Of all the various government programs designed to encourage electrification, the Environmental Protection Agency’s fuel economy rules, working in tandem with California’s emissions standards and zero-emission vehicle mandate, are arguably the most effective. They are probably the second-most important factor in pushing the legacy automakers to produce electric vehicles (the most important is competition from Tesla).
Now the EPA has finalized a set of new fuel economy standards, which the New York Times calls “the most significant climate action taken to date by the Biden administration, and [the] highest level ever set for fuel economy.”
The story so far: In 2017, major automakers asked the incoming US president to water down federal fuel economy regulations, which were a major factor in forcing them to produce EVs. The administration enthusiastically complied, but it turns out that the process of rewriting federal regulations is a complex one, and the wrecking crew wasn’t able to get its new, relaxed regs implemented before the clock ran out. Immediately following the election of President Biden in 2020, the EPA began drafting a new set of fuel economy standards.
Detail-oriented readers can slog through the reams of legalese on the EPA’s web site, but for those with shorter attention spans, here’s the index card summary: The new fuel economy rules apply to model years 2023 through 2026, and will take effect 60 days after they are published in the Federal Register. They will require automakers to produce passenger cars and light trucks with average fuel economy of 55 mpg by 2026. Today’s average figure is 38 mpg. The regulations enacted by the Obama administration in 2012 (and undone by the Trump administration) would have mandated an average of roughly 51 mpg by 2025.
These figures apply to the average of all vehicles sold by each individual automaker. Most gas vehicles don’t (and won’t) achieve anywhere near 55 mpg (the Ford F-150 gets about 20 mpg), so to meet the standards, automakers will have to sell substantial numbers of EVs to offset their popular gas-guzzlers (or buy emissions credits from Tesla).
There are separate sets of rules for commercial vehicles (trucks and buses) and off-road vehicles.
The standard that’s now been finalized is slightly stronger than the version that was proposed back in August. As Dave Cooke, Senior Vehicles Analyst at the Union of Concerned Scientists explains, it will phase out a couple of loopholes involving emissions credits that have allowed the auto industry to “continue to kick the can down the road.” EPA officials are working on a future regulation for model year 2027 and beyond that would provide even stronger incentives for automakers to ramp up EV sales. They say they hope to publish a draft in 2022, and to complete it before the end of President Biden’s first term.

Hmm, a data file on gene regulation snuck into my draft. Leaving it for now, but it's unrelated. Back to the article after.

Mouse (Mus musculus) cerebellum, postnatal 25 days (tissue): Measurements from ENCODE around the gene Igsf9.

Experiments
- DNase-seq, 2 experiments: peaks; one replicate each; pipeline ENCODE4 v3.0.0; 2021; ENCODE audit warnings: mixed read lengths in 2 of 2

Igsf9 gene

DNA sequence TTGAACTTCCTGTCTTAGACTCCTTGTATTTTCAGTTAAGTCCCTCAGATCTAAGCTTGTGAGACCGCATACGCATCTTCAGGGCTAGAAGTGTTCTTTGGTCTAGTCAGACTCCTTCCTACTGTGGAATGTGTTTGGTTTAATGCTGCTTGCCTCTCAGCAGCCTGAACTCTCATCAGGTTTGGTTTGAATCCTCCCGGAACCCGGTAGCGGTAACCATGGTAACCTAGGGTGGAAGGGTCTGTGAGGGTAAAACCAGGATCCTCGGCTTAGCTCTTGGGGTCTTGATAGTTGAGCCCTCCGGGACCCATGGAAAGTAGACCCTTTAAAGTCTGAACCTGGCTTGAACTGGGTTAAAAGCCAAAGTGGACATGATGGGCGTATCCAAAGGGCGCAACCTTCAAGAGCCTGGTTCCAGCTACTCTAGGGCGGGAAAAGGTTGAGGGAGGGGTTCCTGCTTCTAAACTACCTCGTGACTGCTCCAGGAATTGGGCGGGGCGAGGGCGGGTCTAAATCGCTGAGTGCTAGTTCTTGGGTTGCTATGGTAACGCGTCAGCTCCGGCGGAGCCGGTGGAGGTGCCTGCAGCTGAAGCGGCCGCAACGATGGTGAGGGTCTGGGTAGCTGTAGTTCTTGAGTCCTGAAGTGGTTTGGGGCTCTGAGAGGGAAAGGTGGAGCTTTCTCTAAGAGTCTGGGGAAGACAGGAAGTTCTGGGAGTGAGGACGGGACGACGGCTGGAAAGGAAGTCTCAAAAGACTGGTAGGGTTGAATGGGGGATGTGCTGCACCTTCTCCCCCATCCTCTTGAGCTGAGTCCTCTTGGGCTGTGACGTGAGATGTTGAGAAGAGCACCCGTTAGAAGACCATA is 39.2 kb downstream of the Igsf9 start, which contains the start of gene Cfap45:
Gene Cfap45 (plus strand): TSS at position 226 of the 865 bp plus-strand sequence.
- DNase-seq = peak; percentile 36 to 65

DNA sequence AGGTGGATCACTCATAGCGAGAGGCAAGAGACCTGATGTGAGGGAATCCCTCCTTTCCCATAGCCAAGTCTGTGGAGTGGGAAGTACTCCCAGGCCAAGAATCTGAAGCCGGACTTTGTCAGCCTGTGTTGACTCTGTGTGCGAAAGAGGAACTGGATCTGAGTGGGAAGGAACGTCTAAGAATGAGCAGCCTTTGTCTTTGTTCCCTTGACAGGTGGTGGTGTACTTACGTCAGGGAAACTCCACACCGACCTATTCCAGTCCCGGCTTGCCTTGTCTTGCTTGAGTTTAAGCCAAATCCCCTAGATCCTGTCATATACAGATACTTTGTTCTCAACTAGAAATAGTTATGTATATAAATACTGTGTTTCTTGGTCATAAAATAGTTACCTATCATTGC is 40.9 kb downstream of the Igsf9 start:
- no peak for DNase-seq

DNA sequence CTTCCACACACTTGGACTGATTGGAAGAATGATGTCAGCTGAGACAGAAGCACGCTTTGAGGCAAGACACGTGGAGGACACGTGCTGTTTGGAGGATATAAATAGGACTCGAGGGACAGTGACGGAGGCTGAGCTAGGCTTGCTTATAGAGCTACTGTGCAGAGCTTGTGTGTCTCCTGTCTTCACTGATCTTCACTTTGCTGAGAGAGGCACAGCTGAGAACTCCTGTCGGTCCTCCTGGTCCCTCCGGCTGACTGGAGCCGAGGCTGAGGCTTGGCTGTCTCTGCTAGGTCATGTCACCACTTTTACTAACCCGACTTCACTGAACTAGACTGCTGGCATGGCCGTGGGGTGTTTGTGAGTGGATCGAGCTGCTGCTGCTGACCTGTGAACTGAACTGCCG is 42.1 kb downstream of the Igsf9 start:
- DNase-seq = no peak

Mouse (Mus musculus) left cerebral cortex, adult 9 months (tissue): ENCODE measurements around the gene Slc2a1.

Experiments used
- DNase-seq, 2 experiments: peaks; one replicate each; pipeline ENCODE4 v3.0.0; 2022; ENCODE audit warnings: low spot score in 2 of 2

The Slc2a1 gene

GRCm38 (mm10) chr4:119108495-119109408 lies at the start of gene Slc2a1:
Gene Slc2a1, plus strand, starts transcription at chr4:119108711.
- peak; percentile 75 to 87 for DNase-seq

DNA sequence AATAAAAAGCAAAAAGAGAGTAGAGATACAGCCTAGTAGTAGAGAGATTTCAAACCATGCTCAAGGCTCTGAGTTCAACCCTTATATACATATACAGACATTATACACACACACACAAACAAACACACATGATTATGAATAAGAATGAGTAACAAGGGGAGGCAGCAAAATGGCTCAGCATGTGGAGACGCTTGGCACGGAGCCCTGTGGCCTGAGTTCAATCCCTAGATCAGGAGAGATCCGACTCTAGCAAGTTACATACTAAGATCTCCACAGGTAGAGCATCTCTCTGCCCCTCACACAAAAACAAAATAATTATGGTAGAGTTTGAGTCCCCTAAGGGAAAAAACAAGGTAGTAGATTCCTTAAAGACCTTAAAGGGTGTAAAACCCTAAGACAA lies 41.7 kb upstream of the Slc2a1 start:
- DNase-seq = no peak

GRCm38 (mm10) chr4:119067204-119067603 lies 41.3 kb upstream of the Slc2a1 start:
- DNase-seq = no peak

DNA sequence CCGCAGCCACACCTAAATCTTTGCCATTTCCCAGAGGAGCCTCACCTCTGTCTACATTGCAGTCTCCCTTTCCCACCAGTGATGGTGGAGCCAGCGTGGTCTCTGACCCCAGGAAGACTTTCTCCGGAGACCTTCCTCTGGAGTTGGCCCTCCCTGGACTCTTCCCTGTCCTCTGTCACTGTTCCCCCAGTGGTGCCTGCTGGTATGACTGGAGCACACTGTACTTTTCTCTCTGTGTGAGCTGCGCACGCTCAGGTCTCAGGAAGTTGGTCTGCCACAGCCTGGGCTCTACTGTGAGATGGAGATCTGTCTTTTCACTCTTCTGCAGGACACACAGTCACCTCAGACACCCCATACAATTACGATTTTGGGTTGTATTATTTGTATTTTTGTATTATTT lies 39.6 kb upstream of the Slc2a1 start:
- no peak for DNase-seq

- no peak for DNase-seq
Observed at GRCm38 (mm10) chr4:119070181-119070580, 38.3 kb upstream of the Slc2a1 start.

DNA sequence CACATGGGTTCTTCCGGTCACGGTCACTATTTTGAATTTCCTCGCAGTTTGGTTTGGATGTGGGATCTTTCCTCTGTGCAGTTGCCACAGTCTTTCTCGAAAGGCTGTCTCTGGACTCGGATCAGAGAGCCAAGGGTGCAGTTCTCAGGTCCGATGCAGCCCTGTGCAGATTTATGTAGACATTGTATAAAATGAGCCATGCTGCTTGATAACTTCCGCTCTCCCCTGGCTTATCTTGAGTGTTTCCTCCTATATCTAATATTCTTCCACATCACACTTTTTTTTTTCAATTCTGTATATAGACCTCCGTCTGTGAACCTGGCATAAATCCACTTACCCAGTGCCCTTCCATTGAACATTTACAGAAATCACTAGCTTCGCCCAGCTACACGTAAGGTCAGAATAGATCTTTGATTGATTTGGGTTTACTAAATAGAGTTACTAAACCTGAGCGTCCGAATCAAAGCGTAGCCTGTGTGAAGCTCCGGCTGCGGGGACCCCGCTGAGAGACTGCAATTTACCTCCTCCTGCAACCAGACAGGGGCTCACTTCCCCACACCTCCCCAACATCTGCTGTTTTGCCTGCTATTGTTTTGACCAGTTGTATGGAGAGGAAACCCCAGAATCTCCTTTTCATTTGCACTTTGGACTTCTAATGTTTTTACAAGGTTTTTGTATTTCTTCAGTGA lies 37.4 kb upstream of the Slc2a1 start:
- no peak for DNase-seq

The range of reactions to the news was predictable.
The new Biden rule “is basically just recapturing the emissions cuts that we lost during the Trump rollback,” said former EPA Senior Engineer Jeff Alson. “That’s good, but it’s not going to get us anywhere near the level we’ve got to get to reduce vehicle emissions enough to protect the planet.”
“Instead of helping families, [President Biden is] putting radical environmentalists first with strict regulations that dictate the cars we buy and drive,” tweeted Cathy McMorris Rodgers, the ranking Republican on the US House Energy and Commerce Committee. (The EPA estimates that an average car owner will save about $1,080 in fuel costs over the lifetime of a vehicle under the new regs.)
As for the automakers, they seem to be fine with the new rules, as long as the government is also planning to send some subsidies their way. “Achieving the goals of this final rule will undoubtedly require enactment of supportive governmental policies—including consumer incentives, substantial infrastructure growth, fleet requirements, and support for US manufacturing and supply chain development,” said John Bozzella, President of the Alliance for Automotive Innovation, a lobbying group.
GM says it “supports the goal of the final rule and its intention to significantly reduce emissions,” but is still reviewing the details. Ford said “we applaud EPA’s efforts to strengthen greenhouse gas emissions standards and create a consistent national plan.” Stellantis called the new standard “aggressive,” and said the government needs to support a transition to zero-emission vehicles.
Ray Curry, President of the United Auto Workers union, called the standards “well thought out,” and said, “History has demonstrated that strong standards based on input from stakeholders that include American workers at the table can be an opportunity for both job retention, job creation and environmental protections.”
As the Times noted, this is the best news for EVs and the climate to come out of Washington since Biden took the con. Unlike most of the President’s climate initiatives, the new EPA regs should be difficult or impossible for anti-EV forces to reverse. The setting of standards is an executive action, so Congress can’t directly undo it, and the new rules will come into force well before the end of Biden’s first term. At that time, automakers will already be producing vehicles based on the new regime, and so should have little appetite for watering down the regs. By then of course, we all hope that consumers will be showing a marked preference for EVs, and automakers will make their plans accordingly.